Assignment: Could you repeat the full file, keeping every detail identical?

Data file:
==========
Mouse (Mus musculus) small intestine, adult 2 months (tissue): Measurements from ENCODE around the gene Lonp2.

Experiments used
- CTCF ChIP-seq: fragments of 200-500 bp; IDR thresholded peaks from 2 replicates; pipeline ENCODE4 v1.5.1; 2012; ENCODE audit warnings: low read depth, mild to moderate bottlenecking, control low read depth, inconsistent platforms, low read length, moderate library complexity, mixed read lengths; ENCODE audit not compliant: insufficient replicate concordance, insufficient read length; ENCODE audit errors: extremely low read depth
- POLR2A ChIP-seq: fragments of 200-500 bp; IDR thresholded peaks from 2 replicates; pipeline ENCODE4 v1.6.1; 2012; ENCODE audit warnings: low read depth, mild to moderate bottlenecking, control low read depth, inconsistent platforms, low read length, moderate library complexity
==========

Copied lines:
Mouse (Mus musculus) small intestine, adult 2 months (tissue): Measurements from ENCODE around the gene Lonp2.

Experiments used
- CTCF ChIP-seq: fragments of 200-500 bp; IDR thresholded peaks from 2 replicates; pipeline ENCODE4 v1.5.1; 2012; ENCODE audit warnings: low read depth, mild to moderate bottlenecking, control low read depth, inconsistent platforms, low read length, moderate library complexity, mixed read lengths; ENCODE audit not compliant: insufficient replicate concordance, insufficient read length; ENCODE audit errors: extremely low read depth
- POLR2A ChIP-seq: fragments of 200-500 bp; IDR thresholded peaks from 2 replicates; pipeline ENCODE4 v1.6.1; 2012; ENCODE audit warnings: low read depth, mild to moderate bottlenecking, control low read depth, inconsistent platforms, low read length, moderate library complexity